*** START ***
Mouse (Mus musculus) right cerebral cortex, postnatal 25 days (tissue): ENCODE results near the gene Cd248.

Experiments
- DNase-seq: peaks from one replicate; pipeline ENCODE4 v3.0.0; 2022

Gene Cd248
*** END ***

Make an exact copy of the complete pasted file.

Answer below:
Mouse (Mus musculus) right cerebral cortex, postnatal 25 days (tissue): ENCODE results near the gene Cd248.

Experiments
- DNase-seq: peaks from one replicate; pipeline ENCODE4 v3.0.0; 2022

Gene Cd248